Aggarwal, R., Sarkar, N., Deorari, A.K. et al. Indian J Pediatr (2001) 68: 1143. doi:10.1007/BF02722932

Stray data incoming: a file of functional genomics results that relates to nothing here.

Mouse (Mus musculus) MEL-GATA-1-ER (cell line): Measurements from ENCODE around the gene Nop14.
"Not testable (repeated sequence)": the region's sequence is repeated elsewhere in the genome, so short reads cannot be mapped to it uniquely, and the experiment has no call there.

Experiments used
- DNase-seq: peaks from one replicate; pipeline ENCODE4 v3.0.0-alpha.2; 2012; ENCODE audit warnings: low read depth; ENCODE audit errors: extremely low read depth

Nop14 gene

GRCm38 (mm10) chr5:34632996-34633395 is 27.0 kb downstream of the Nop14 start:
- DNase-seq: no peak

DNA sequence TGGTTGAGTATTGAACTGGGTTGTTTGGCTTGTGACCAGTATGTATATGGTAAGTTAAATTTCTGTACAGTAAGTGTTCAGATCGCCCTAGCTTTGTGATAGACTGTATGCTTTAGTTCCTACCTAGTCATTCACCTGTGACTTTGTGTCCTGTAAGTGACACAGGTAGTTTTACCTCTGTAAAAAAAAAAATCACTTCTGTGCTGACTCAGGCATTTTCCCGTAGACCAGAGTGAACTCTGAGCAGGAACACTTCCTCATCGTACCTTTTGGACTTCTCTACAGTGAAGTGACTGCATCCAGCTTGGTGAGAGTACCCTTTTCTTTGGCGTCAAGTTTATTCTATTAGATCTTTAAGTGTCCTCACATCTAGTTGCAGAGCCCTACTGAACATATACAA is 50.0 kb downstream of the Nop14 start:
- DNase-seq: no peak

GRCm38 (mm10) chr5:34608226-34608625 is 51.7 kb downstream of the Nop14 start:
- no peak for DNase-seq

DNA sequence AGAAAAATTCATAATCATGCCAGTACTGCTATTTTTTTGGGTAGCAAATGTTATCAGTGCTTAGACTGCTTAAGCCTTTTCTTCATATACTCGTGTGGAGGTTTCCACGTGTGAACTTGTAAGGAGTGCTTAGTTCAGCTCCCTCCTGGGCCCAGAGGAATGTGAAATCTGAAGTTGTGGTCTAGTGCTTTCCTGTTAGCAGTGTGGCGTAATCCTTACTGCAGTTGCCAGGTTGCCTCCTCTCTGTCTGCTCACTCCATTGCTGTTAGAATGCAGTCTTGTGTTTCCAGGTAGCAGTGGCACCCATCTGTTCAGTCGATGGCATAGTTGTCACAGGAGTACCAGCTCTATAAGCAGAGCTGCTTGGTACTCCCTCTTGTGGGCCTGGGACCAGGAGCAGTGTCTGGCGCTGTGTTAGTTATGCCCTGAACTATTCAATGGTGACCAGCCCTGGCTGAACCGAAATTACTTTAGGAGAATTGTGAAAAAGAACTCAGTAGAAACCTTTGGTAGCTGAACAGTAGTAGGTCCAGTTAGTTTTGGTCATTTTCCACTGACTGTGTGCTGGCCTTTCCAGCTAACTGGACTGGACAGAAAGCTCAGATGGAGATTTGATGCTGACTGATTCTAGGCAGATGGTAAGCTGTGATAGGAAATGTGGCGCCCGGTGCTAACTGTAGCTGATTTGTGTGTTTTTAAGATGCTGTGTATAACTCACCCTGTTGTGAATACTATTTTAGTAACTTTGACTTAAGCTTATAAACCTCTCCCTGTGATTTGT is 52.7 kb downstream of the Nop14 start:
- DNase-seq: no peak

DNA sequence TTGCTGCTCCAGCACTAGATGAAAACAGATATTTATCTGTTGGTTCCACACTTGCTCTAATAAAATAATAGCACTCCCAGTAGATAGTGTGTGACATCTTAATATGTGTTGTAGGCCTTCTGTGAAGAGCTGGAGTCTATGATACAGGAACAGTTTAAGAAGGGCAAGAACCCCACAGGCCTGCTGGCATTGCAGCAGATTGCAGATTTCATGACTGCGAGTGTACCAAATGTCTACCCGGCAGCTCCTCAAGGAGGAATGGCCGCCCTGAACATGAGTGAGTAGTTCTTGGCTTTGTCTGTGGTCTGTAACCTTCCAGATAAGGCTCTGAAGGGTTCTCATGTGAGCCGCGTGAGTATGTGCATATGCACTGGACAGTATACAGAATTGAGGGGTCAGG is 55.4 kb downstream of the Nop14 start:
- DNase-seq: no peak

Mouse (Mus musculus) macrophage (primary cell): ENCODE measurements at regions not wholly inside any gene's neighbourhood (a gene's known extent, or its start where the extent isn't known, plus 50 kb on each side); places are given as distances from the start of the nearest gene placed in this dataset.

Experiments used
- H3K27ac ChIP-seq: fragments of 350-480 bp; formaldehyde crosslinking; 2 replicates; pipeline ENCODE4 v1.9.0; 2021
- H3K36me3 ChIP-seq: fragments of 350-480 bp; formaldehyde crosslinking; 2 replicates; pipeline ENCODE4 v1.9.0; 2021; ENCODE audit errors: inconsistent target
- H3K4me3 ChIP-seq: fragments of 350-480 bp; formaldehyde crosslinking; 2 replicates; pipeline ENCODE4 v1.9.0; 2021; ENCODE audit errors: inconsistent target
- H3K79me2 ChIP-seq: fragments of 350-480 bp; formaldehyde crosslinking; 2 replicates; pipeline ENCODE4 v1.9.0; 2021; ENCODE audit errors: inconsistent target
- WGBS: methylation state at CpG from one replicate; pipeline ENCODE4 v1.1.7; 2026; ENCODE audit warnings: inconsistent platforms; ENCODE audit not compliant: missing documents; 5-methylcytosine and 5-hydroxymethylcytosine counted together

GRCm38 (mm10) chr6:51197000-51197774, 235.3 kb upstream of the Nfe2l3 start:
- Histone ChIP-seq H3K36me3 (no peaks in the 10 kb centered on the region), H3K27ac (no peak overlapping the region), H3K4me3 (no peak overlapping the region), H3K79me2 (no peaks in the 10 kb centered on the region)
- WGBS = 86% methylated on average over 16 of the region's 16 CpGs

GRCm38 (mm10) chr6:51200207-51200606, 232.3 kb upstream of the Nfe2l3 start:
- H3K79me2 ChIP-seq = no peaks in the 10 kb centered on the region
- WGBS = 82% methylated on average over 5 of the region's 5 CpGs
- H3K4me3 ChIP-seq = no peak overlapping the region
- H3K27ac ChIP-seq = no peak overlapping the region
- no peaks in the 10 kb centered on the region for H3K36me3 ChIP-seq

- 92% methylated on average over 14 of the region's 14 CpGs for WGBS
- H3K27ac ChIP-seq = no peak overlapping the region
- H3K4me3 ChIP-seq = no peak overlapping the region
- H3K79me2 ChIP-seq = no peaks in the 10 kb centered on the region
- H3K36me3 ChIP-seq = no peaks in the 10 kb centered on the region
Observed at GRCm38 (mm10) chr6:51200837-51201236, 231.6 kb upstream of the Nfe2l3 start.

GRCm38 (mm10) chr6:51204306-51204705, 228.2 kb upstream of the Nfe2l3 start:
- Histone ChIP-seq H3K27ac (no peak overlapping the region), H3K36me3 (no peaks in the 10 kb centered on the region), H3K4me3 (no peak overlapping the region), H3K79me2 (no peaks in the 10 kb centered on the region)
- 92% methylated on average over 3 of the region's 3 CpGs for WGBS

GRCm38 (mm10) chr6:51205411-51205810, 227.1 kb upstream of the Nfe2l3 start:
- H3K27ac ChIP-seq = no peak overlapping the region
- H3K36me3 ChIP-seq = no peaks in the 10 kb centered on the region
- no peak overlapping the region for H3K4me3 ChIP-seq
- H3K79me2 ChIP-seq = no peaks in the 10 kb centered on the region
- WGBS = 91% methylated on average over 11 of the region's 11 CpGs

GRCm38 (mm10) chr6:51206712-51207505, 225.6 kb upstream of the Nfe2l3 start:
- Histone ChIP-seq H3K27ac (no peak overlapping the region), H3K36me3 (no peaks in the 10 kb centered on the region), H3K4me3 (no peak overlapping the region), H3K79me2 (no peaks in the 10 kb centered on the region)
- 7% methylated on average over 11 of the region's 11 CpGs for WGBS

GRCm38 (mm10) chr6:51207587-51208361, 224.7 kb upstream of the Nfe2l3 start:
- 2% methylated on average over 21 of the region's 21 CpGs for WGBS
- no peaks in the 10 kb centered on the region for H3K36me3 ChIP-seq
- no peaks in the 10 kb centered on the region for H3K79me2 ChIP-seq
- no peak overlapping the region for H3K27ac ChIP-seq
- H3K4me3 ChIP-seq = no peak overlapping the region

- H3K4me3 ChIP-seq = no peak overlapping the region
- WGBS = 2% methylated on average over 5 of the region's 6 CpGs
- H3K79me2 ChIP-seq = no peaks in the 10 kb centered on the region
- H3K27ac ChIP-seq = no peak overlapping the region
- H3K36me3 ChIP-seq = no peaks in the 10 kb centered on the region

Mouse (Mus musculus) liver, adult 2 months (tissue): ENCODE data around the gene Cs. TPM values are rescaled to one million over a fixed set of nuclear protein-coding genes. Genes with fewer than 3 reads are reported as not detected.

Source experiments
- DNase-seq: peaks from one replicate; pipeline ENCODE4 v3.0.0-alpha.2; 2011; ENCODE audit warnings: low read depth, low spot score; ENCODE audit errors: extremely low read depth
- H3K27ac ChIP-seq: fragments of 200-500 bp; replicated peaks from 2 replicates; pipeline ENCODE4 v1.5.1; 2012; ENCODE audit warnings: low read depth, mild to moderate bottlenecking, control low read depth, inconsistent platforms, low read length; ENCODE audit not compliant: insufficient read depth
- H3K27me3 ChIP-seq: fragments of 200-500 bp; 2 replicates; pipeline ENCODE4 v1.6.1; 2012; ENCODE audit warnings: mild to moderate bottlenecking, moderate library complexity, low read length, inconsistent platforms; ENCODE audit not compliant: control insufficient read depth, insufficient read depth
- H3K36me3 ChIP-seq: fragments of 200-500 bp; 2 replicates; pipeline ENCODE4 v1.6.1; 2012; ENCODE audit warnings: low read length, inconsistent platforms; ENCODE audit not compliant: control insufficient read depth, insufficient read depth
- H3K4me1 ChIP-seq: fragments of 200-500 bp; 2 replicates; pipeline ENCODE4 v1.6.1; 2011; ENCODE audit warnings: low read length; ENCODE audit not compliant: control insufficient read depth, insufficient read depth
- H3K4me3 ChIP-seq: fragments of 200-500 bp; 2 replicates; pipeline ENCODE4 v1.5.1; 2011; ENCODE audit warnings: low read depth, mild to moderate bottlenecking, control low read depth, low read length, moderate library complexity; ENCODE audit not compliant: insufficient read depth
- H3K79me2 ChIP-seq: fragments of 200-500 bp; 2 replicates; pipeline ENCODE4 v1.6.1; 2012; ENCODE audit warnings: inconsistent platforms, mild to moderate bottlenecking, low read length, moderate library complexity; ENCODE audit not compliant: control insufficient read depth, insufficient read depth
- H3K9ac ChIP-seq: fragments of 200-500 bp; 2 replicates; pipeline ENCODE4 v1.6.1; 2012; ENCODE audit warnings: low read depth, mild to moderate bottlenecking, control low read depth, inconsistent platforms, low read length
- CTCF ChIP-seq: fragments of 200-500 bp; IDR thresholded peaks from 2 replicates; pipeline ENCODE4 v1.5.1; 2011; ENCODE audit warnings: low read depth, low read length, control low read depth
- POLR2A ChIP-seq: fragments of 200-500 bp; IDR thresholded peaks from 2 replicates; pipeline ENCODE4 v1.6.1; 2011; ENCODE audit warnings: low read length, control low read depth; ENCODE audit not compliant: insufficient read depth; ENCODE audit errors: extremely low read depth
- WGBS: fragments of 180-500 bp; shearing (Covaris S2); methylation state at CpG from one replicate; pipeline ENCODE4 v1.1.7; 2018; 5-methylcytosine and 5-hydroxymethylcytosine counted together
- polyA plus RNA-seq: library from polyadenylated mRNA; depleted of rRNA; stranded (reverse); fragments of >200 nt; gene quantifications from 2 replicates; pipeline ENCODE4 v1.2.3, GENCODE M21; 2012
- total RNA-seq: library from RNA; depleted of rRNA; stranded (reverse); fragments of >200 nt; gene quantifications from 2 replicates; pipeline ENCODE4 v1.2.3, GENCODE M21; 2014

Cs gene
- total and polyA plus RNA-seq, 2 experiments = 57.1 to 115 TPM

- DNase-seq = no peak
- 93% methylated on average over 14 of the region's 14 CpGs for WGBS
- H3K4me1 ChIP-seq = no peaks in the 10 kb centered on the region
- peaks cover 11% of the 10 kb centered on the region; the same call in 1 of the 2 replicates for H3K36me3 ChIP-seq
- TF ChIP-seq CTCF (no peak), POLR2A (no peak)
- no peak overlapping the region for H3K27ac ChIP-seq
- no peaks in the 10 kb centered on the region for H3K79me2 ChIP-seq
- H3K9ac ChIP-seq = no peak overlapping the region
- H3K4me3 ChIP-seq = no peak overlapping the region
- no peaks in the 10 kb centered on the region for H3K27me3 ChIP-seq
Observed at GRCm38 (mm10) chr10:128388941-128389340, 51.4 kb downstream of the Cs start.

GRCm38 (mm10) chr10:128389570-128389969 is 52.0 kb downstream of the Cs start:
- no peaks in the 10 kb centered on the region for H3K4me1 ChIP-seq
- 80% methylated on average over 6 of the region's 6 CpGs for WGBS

Systemic infection in the newborn is the commonest cause of neonatal mortality. Data from National Neonatal Perinatal Database 2000 suggest thatKlebsiella pneumoniae andStaphylococcus aureus are the commonest causes of neonatal sepsis in India. Two forms of clinical presentations have been identified. Early onset sepsis, probably related to perinatal risk factors, usually presents with respiratory distress and pneumonia whthin 72 hours of age. Late onset sepsis, related to hospital acquired infections, usually presents with septicemia and pneumonia after 72 hours of age. Clinical features of sepsis are non-specific in neonates and a high index of suspicion is required for the timely diagnosis of sepsis. Although blood culture is the gold standard for the diagnosis of sepsis, reports are available after 48–72 hours. A practical septic screen for the diagnosis of sepsis has been described and some suggestions for antibiotic use have been included in the protocols.